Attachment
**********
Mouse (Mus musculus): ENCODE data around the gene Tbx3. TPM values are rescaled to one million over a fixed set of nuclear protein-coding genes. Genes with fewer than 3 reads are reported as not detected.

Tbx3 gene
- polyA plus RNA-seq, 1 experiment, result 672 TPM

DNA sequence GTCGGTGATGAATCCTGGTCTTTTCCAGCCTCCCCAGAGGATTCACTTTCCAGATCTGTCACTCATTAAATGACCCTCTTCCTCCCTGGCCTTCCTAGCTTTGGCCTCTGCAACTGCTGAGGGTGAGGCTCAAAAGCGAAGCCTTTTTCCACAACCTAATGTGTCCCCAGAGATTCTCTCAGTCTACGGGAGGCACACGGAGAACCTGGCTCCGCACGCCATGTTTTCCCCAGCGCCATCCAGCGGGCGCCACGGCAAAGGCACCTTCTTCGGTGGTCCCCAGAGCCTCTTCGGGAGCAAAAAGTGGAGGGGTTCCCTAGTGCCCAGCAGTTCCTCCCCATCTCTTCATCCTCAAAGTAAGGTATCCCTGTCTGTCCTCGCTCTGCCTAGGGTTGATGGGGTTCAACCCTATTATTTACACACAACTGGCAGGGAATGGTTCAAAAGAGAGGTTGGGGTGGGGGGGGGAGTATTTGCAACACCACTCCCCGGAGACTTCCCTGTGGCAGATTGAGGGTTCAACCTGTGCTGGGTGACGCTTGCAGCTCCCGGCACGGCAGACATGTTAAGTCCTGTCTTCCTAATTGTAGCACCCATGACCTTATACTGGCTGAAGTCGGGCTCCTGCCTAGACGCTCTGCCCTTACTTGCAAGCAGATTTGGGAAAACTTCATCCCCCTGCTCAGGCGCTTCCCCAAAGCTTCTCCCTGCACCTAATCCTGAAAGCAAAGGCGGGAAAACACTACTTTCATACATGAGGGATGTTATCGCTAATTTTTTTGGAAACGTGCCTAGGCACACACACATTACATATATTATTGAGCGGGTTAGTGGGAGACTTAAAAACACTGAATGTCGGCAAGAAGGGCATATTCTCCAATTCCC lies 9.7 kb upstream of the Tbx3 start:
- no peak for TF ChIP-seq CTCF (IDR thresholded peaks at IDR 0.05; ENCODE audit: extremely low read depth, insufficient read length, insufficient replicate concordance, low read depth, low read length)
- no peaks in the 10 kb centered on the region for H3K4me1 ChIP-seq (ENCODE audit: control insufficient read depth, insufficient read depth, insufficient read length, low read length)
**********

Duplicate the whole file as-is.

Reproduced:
Mouse (Mus musculus): ENCODE data around the gene Tbx3. TPM values are rescaled to one million over a fixed set of nuclear protein-coding genes. Genes with fewer than 3 reads are reported as not detected.

Tbx3 gene
- polyA plus RNA-seq, 1 experiment, result 672 TPM

DNA sequence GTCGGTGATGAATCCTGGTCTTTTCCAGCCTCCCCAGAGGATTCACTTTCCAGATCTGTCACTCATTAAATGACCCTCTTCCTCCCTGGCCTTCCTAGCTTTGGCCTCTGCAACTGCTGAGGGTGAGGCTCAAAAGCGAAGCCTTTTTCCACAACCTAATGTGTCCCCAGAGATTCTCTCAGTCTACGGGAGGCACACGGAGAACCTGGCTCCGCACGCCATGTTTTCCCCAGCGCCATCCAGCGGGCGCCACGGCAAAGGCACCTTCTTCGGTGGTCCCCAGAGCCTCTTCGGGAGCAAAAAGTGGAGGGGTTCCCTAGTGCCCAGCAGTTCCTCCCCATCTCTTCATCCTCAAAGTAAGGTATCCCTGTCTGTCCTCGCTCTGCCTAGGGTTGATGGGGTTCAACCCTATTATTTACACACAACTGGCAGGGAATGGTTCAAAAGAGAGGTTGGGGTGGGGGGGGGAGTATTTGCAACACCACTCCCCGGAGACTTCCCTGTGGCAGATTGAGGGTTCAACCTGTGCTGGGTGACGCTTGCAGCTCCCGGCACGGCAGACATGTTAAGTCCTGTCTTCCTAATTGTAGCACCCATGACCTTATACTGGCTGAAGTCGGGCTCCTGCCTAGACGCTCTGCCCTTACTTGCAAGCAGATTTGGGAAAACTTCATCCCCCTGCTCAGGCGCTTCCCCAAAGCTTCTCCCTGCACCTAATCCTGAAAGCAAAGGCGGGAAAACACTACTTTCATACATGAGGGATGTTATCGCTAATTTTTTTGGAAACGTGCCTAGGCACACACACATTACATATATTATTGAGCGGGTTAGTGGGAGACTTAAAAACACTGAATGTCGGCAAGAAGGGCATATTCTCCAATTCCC lies 9.7 kb upstream of the Tbx3 start:
- no peak for TF ChIP-seq CTCF (IDR thresholded peaks at IDR 0.05; ENCODE audit: extremely low read depth, insufficient read length, insufficient replicate concordance, low read depth, low read length)
- no peaks in the 10 kb centered on the region for H3K4me1 ChIP-seq (ENCODE audit: control insufficient read depth, insufficient read depth, insufficient read length, low read length)